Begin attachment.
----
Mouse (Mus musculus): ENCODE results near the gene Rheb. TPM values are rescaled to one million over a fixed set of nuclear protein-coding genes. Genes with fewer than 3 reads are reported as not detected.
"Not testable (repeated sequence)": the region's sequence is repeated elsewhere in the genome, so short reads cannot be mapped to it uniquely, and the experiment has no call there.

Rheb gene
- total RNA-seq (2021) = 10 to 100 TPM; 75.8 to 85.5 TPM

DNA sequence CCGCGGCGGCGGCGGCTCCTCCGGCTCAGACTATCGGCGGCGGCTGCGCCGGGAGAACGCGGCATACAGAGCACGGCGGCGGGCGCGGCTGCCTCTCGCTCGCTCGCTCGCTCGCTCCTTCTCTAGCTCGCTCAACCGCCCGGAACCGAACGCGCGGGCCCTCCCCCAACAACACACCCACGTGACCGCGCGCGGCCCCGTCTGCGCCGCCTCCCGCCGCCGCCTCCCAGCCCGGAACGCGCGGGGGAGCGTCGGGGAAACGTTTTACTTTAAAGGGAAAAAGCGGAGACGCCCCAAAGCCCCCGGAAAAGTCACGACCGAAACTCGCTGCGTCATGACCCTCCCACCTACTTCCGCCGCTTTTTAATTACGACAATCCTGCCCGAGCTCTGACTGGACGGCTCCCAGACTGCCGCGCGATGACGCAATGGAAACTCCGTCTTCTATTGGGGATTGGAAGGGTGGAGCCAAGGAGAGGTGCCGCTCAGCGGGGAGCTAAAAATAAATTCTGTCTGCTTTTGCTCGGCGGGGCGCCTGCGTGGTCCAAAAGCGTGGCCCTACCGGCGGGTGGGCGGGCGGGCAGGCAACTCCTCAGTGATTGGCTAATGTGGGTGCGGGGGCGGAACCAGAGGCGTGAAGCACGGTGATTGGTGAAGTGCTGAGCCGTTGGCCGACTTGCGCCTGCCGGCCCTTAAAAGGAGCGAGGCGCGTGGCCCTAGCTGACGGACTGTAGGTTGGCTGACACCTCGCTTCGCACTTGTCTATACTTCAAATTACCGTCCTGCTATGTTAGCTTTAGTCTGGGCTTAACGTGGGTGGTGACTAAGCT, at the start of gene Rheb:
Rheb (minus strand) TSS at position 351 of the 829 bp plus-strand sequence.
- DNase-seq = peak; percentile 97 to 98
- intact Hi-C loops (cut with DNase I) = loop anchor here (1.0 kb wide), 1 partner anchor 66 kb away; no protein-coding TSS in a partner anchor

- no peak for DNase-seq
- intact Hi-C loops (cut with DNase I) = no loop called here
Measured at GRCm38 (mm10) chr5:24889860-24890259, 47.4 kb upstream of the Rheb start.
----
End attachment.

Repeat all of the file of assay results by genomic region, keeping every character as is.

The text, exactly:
Mouse (Mus musculus): ENCODE results near the gene Rheb. TPM values are rescaled to one million over a fixed set of nuclear protein-coding genes. Genes with fewer than 3 reads are reported as not detected.
"Not testable (repeated sequence)": the region's sequence is repeated elsewhere in the genome, so short reads cannot be mapped to it uniquely, and the experiment has no call there.

Rheb gene
- total RNA-seq (2021) = 10 to 100 TPM; 75.8 to 85.5 TPM

DNA sequence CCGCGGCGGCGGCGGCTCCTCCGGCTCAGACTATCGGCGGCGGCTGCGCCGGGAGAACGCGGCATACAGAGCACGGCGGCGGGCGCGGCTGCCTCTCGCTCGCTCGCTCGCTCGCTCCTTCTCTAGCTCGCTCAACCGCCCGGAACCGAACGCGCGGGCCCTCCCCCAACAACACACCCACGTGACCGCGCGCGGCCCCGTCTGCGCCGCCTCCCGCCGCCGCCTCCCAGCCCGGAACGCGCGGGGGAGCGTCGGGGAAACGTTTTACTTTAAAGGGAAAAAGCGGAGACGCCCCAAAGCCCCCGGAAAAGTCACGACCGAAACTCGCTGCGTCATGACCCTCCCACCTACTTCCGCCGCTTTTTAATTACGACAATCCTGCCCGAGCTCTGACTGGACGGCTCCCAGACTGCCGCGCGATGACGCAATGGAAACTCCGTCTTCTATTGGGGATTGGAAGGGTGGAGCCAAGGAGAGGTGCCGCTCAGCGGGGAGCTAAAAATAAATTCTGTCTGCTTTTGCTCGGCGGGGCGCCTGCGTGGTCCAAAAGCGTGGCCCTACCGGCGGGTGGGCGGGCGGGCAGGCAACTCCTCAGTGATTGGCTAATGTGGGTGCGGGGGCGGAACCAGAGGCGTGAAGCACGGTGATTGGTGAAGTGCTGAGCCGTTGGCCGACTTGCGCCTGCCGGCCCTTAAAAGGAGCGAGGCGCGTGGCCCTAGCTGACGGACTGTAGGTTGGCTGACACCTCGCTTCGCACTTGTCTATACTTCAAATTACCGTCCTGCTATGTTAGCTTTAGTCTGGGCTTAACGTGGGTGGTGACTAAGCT, at the start of gene Rheb:
Rheb (minus strand) TSS at position 351 of the 829 bp plus-strand sequence.
- DNase-seq = peak; percentile 97 to 98
- intact Hi-C loops (cut with DNase I) = loop anchor here (1.0 kb wide), 1 partner anchor 66 kb away; no protein-coding TSS in a partner anchor

- no peak for DNase-seq
- intact Hi-C loops (cut with DNase I) = no loop called here
Measured at GRCm38 (mm10) chr5:24889860-24890259, 47.4 kb upstream of the Rheb start.